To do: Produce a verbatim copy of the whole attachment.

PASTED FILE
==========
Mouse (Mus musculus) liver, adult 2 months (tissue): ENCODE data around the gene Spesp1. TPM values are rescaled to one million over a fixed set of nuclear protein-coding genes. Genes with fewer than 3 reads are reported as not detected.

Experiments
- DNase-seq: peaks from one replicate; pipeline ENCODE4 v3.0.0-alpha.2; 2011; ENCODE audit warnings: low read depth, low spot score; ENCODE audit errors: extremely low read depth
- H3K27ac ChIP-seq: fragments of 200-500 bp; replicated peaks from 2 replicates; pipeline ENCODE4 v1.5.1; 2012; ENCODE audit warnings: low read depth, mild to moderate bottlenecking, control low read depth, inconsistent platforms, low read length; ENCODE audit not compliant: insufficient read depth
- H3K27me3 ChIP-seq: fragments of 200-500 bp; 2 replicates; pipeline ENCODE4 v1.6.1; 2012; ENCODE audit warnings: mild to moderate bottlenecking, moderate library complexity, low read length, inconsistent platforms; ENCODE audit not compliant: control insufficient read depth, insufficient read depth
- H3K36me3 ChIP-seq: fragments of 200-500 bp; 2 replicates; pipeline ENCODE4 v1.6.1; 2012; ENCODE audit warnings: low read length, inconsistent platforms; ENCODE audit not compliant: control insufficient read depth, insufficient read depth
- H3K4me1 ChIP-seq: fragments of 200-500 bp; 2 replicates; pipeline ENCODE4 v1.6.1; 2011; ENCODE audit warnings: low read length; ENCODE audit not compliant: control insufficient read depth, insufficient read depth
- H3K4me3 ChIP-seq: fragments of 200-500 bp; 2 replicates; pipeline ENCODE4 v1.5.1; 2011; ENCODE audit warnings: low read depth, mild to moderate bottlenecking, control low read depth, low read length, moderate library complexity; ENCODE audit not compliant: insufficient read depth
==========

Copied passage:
Mouse (Mus musculus) liver, adult 2 months (tissue): ENCODE data around the gene Spesp1. TPM values are rescaled to one million over a fixed set of nuclear protein-coding genes. Genes with fewer than 3 reads are reported as not detected.

Experiments
- DNase-seq: peaks from one replicate; pipeline ENCODE4 v3.0.0-alpha.2; 2011; ENCODE audit warnings: low read depth, low spot score; ENCODE audit errors: extremely low read depth
- H3K27ac ChIP-seq: fragments of 200-500 bp; replicated peaks from 2 replicates; pipeline ENCODE4 v1.5.1; 2012; ENCODE audit warnings: low read depth, mild to moderate bottlenecking, control low read depth, inconsistent platforms, low read length; ENCODE audit not compliant: insufficient read depth
- H3K27me3 ChIP-seq: fragments of 200-500 bp; 2 replicates; pipeline ENCODE4 v1.6.1; 2012; ENCODE audit warnings: mild to moderate bottlenecking, moderate library complexity, low read length, inconsistent platforms; ENCODE audit not compliant: control insufficient read depth, insufficient read depth
- H3K36me3 ChIP-seq: fragments of 200-500 bp; 2 replicates; pipeline ENCODE4 v1.6.1; 2012; ENCODE audit warnings: low read length, inconsistent platforms; ENCODE audit not compliant: control insufficient read depth, insufficient read depth
- H3K4me1 ChIP-seq: fragments of 200-500 bp; 2 replicates; pipeline ENCODE4 v1.6.1; 2011; ENCODE audit warnings: low read length; ENCODE audit not compliant: control insufficient read depth, insufficient read depth
- H3K4me3 ChIP-seq: fragments of 200-500 bp; 2 replicates; pipeline ENCODE4 v1.5.1; 2011; ENCODE audit warnings: low read depth, mild to moderate bottlenecking, control low read depth, low read length, moderate library complexity; ENCODE audit not compliant: insufficient read depth